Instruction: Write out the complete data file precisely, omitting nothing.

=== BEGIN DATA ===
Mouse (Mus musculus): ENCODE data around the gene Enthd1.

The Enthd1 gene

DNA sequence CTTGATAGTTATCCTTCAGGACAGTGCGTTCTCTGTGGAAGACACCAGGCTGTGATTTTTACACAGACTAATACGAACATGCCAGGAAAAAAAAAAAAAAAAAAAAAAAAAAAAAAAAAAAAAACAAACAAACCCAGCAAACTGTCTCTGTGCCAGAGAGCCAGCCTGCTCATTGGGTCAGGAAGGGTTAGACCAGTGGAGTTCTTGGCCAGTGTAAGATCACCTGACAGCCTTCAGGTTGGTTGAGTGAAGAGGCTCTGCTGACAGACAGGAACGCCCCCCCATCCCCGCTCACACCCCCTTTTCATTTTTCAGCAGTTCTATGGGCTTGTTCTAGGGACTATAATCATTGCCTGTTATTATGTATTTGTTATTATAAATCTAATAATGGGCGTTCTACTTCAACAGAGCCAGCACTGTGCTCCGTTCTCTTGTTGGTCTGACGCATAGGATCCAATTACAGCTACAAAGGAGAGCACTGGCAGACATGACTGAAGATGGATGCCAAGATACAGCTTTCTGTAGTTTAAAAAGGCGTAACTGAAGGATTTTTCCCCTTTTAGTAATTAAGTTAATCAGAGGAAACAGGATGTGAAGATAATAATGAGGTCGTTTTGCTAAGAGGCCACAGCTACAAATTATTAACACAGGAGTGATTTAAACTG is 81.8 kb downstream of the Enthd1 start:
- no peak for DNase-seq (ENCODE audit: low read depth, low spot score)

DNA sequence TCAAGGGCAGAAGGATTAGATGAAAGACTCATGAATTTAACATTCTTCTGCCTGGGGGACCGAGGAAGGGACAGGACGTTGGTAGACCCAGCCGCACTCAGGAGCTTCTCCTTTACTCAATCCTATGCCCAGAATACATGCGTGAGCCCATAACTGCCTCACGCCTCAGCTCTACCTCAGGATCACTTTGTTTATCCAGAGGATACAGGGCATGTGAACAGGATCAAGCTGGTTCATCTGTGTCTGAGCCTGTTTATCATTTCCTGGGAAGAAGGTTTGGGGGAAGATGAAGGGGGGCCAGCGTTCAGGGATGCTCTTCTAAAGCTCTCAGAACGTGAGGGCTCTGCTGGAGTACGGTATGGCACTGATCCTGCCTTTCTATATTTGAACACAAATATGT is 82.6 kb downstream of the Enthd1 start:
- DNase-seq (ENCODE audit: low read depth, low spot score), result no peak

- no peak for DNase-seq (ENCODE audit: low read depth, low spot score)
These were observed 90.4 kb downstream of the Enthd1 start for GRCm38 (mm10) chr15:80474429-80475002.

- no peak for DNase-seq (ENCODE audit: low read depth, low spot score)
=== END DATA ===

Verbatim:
Mouse (Mus musculus): ENCODE data around the gene Enthd1.

The Enthd1 gene

DNA sequence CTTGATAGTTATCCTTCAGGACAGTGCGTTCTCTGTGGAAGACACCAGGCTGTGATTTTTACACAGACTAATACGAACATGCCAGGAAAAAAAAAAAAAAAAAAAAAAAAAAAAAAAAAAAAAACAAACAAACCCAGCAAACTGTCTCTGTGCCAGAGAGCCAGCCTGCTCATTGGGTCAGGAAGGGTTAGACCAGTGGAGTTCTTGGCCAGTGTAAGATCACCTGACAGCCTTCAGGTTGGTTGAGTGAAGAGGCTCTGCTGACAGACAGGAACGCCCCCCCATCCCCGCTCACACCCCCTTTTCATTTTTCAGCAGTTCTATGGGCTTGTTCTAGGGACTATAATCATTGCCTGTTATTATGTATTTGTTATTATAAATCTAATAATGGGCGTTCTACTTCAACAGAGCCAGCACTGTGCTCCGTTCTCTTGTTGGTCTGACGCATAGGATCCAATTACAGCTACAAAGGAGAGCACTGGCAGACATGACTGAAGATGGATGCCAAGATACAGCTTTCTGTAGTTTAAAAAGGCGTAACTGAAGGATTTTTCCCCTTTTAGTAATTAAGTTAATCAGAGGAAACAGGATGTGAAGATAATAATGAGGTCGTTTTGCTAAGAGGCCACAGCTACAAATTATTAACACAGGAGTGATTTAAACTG is 81.8 kb downstream of the Enthd1 start:
- no peak for DNase-seq (ENCODE audit: low read depth, low spot score)

DNA sequence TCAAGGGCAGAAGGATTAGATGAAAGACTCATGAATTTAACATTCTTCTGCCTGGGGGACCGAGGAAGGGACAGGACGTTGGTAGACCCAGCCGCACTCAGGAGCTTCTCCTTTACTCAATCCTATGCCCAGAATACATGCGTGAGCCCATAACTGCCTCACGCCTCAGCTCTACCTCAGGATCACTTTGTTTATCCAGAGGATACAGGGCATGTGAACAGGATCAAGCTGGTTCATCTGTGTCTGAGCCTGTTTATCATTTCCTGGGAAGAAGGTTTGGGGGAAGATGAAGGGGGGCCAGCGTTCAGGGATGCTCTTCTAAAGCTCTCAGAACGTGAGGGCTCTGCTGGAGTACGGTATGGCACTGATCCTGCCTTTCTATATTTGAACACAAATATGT is 82.6 kb downstream of the Enthd1 start:
- DNase-seq (ENCODE audit: low read depth, low spot score), result no peak

- no peak for DNase-seq (ENCODE audit: low read depth, low spot score)
These were observed 90.4 kb downstream of the Enthd1 start for GRCm38 (mm10) chr15:80474429-80475002.

- no peak for DNase-seq (ENCODE audit: low read depth, low spot score)